It is no exaggeration to describe Joseph as a real 'China Hand'. He has a good understanding of China's 'seating culture' and 'toasting culture' at the table. He explains that "different seats around the table have different meanings. For example, seats facing the door carry respect, meaning that they are normally reserved for the host and the most important guest. And during the dinner, people always toast again and again for friendship or other reasons."

Speaking about Chinese people, Joseph uses the word "open". He says China is different from what he had read in newspapers before he came here. Perhaps because China is so huge, people have very different views on things depending on which area they come from, and they are always ready to share their ideas. He did not realize that China was such an open country when he was in America.

In Beijing, he has had all sort of interesting experience as a result of being a foreigner. Chinese people always find it incredible that he speaks fluent Mandarin, and he often plays a joke on them, saying he is a Uigur from northwest China's Xinjiang Province. However, he sometimes find Chinese people's ideas strange-for example, he has been asked twice if he comes from Korea or Japan.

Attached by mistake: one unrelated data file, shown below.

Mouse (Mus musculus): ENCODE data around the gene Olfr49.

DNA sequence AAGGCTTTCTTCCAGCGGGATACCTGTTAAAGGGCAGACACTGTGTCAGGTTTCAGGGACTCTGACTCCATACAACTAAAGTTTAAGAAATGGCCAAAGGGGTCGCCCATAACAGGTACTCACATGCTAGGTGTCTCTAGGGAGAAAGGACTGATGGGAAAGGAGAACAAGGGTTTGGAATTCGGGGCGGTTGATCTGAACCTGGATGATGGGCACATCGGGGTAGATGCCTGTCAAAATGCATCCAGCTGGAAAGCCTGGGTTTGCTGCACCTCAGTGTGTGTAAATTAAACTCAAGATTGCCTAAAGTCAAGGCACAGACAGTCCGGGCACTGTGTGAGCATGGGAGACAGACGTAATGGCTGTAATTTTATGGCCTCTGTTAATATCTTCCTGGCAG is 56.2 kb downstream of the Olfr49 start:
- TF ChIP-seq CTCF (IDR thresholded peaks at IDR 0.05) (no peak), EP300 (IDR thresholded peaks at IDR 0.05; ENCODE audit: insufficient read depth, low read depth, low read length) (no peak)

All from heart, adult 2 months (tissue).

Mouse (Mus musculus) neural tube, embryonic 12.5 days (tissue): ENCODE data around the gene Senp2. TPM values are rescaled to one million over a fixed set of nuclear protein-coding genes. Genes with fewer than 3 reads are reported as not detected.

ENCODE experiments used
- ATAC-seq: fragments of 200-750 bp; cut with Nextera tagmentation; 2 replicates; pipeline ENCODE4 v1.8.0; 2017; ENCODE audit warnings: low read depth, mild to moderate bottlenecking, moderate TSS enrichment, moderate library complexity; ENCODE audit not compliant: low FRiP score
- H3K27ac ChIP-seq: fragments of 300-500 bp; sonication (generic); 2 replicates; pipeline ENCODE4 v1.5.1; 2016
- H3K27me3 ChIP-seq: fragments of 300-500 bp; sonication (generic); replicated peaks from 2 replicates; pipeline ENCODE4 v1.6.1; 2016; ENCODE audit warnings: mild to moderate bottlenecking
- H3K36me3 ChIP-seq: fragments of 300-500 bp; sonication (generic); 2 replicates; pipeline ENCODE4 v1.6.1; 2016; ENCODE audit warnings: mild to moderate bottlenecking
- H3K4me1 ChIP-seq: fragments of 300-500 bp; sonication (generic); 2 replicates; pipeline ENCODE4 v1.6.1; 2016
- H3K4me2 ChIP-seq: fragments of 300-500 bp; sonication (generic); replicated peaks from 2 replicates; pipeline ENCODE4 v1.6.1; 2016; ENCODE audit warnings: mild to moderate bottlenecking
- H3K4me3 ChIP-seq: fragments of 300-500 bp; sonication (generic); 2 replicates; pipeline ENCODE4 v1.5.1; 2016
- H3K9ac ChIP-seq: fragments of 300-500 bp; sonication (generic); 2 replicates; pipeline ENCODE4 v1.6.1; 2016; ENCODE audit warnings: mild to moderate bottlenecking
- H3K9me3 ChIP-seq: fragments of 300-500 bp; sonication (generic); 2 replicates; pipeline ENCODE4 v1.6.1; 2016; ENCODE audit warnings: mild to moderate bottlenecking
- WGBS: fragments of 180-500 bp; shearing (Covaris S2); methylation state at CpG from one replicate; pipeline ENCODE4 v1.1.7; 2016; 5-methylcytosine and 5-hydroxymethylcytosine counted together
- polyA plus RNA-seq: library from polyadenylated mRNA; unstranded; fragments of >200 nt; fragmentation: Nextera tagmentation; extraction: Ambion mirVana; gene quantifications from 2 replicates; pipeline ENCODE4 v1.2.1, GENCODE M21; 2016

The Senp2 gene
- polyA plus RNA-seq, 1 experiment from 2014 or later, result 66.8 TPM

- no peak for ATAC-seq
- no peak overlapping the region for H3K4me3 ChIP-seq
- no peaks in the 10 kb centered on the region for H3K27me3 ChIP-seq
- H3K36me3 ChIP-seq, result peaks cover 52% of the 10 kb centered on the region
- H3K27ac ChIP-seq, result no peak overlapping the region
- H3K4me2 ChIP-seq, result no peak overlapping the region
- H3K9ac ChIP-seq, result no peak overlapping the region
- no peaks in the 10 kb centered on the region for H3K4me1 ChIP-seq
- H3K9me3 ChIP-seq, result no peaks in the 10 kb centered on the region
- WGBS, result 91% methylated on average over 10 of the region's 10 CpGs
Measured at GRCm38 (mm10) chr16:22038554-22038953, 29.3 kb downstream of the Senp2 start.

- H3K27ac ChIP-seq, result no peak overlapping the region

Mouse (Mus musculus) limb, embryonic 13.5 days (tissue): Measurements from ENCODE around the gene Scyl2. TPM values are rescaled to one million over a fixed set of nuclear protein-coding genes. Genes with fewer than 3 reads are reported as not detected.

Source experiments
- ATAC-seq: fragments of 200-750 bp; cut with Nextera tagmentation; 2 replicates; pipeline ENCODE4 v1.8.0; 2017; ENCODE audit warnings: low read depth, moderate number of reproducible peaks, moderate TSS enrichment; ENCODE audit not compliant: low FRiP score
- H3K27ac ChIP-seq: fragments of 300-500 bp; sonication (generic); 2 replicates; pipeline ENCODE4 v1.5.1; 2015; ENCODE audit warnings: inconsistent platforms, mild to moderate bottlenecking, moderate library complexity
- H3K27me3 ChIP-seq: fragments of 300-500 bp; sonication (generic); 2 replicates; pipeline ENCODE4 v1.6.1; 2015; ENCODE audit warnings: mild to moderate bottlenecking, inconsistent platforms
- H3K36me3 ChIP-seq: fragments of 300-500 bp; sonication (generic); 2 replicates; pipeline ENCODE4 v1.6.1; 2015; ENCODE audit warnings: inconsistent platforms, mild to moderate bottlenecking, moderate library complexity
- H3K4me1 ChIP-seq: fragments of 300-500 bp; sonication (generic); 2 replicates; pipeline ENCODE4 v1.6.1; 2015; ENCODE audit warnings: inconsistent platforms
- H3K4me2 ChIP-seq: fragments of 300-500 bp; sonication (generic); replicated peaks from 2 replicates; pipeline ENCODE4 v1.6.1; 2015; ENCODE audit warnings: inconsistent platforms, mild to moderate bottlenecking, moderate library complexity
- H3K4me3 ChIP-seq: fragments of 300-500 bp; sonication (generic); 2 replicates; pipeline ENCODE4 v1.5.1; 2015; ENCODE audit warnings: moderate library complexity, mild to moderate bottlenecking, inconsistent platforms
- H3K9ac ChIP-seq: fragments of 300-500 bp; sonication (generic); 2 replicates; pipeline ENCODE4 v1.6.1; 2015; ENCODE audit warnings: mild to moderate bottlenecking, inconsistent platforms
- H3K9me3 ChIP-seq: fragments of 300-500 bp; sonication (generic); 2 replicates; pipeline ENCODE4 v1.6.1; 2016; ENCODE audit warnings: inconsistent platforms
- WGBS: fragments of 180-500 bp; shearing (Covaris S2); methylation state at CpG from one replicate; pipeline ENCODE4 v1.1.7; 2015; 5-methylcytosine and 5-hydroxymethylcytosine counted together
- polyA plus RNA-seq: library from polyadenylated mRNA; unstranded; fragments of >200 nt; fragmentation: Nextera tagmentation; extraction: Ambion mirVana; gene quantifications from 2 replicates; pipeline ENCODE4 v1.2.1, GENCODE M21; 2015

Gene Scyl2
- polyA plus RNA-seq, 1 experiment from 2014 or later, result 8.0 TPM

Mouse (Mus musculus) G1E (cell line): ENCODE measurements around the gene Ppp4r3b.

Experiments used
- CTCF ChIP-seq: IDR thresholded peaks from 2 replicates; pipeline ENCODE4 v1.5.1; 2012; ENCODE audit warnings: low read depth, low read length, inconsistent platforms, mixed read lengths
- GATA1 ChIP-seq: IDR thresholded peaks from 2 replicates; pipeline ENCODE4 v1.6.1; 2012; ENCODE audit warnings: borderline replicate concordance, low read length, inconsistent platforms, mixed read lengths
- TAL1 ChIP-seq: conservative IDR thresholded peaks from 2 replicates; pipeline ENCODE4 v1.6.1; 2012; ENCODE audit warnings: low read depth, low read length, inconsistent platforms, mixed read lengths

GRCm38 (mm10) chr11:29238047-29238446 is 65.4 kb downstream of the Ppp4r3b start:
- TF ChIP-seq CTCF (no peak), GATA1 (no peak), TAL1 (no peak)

Come to China to study

Joseph enjoys his life in China, and has invited many of his friends to come to China to study. One of the extra advantages he has gained from studying in China is learning how to resolve problems by combining Chinese ways with America ways.

"China is a good country for overseas students because life is full of challenges and you can have some very memorable and distinctive experiences. But make sure you learn some Chinese before you come here, as many Chinese people don't speak English-even your teachers and classmates," says Joseph to students who plan to come to China in the near future.

For information about studying at the Central Academy of Fine Arts, check here

 (China.org.cn December 2, 2008)

Tools: Save | Print | E-mail | Most Read Bookmark and Share
Pet Name
China Archives
Related >>
- Cheer and challenge, far from home
- Loving China for its language
- A China fan from St. Petersburg
- A Tai Chi fan from Germany
- Malte Rasch's student life in China